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Funlayo Alabi, founder of Shea Radiance, sells her products in Whole Foods. (Credit: Shea Radiance)

Despite the creativity, innovation, and early adoption of natural and clean beauty products by Black-owned beauty brands, we are not fully represented on retail shelves as our white counterparts. For the few brands that get into major retail chains, the chances of success are slim because Black business owners typically do not have the required access to capital to sustain a long term retail strategy. The cost of getting products on the shelves, unfavorable payment terms, and the requirements for ongoing promotions can destroy a bootstrapping business.

[Related: The Enduring Power of Buying Black]

Here’s why retailers need to create space for Black-owned beauty brands…

When retailers don’t create space for a diversity of options in their stores, they not only limit consumer access to potential beauty solutions, they hurt their own bottom line. A recent article from Nielsen reveals the following facts about Black consumers and brands:

  • Black people account for 14 percent of the US population and have a buying power that’s on par with many countries’ gross domestic products and they continue to outpace spending nationally
  • Black consumers are paying attention to how companies are speaking to them. As they spend more, they want more for themselves and from the brands they support.
  • The “for us by us” (FUBU) trend of Black-owned brands is profoundly impacting the African-American path to purchase and consumer marketplace.
  • Black consumers support brands that align with their lifestyles and values.
  • Mainstream consumers are looking for authentic brands that are sustainable, local, handcrafted and have a social impact, most Black brands check these boxes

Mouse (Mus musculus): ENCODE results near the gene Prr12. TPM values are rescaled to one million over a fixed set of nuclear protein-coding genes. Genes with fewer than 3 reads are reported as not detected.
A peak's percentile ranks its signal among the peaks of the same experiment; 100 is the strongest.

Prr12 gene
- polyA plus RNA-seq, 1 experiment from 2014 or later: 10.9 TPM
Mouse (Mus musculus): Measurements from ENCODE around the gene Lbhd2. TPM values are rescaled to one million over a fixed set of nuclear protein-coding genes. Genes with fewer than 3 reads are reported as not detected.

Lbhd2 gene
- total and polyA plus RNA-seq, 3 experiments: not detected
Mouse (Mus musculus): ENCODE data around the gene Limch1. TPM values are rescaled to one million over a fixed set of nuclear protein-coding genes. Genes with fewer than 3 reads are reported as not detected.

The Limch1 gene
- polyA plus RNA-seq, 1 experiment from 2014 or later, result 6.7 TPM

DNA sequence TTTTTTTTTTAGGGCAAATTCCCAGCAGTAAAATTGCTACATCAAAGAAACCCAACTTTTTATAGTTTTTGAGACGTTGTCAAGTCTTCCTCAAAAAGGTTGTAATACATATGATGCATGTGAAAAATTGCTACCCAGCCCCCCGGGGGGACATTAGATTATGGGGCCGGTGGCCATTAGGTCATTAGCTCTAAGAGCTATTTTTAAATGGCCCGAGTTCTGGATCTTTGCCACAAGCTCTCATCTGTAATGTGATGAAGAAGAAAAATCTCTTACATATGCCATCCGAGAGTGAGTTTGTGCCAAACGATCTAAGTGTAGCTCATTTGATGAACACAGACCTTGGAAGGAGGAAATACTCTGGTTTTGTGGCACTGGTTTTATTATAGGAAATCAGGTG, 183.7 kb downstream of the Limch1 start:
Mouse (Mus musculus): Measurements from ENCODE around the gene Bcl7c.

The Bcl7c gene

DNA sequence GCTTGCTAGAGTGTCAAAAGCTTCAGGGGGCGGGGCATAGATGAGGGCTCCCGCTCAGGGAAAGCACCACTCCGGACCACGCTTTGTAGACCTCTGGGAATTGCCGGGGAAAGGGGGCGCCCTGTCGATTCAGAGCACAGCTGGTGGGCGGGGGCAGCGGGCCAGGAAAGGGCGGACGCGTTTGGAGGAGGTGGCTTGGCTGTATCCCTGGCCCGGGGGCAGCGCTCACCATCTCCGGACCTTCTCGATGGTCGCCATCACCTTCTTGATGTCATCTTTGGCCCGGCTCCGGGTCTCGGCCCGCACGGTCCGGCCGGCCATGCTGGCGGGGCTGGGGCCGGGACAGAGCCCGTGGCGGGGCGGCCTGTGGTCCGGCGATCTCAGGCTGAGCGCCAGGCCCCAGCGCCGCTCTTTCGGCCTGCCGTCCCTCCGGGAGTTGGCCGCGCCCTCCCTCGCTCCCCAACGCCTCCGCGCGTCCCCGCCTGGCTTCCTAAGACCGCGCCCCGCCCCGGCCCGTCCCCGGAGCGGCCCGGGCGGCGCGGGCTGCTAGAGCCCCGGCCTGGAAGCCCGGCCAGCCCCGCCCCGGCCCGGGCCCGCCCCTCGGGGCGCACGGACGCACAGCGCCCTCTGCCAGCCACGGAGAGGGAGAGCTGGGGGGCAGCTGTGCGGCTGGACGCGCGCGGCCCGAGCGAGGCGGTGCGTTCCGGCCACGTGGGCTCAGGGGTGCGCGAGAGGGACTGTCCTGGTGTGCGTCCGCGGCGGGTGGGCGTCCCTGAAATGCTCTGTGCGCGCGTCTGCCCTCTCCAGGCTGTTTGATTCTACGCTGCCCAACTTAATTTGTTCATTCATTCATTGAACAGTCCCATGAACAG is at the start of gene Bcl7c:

Here’s how retailers can create space for Black-owned beauty brands…

No grand symbolic gestures with no substance, please. Retailers that decide to follow the path of diversifying their product offering must #PullUpOrShutUp! This commitment means taking down the barriers that keep good businesses from succeeding.

[Related: Want Customers to Know You’re Anti-Racist? You Have to Mean It, Expert Says]

  • Eliminate free-fills. Not every business can afford to give away free cases product to a chain with several hundred stores in order to get on the shelf.
  • Pre-finance purchase orders. If you decide to work with a brand and have taken them through a vetting process, why not help them fill your purchase orders by pre-financing them? Accessing finance is always a challenge for Black businesses. If you help them succeed, you get what you need, and their business thrives.
  • Rethink your payment terms . Without access to capital, many small businesses struggle even when their sales are growing. Large retailers typically request payment terms of 60 to 90 days. That’s a long time to wait to get paid. Whole Foods has a reputation for turning around invoices in as short as two days, making it an attractive retail partner for growing businesses.
  • Highlight and nurture these brands so customers can find them. Don’t put them in the dusty lower shelves on the ethnic aisle.
  • Don’t ‘Black wash.’  Authenticity is non-negotiable. Do not pretend to support Black-owned brands when you are supporting white brands that are targeting Black customers. There’s a huge difference in whom you are helping. Customers are not stupid and when they find out, the backlash will be immediate

[Related: A Female Entrepreneur Rises from Defeat]

Social entrepreneur Funlayo Alabi is CEO at Shea Radiance, a natural beauty brand that aims to influence the way women care for themselves.

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